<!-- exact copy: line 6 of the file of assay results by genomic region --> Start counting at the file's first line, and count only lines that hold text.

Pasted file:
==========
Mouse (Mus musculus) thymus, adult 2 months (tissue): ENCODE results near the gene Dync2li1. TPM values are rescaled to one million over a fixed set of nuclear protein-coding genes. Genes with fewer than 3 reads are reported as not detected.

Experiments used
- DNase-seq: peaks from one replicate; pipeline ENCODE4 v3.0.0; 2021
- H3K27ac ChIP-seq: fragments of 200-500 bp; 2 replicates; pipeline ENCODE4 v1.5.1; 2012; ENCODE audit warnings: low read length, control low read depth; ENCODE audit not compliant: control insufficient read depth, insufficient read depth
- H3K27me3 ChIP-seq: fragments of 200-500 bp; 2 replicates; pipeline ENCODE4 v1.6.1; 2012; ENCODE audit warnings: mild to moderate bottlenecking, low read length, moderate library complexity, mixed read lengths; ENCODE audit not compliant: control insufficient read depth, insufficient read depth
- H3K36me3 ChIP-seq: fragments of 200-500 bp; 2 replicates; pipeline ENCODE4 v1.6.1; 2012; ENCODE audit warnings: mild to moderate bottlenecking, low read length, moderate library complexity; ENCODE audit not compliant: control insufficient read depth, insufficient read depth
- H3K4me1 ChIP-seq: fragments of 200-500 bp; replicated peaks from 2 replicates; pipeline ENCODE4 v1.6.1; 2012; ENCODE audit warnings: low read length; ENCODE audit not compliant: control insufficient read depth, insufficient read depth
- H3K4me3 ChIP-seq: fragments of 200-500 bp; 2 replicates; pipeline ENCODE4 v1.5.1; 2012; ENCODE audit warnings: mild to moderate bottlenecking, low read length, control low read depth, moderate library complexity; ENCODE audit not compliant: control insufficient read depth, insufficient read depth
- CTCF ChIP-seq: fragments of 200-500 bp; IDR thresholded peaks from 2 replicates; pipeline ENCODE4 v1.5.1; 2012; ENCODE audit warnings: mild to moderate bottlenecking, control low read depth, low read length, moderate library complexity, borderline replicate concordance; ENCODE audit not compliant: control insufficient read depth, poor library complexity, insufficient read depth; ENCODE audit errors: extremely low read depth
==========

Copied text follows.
- H3K36me3 ChIP-seq: fragments of 200-500 bp; 2 replicates; pipeline ENCODE4 v1.6.1; 2012; ENCODE audit warnings: mild to moderate bottlenecking, low read length, moderate library complexity; ENCODE audit not compliant: control insufficient read depth, insufficient read depth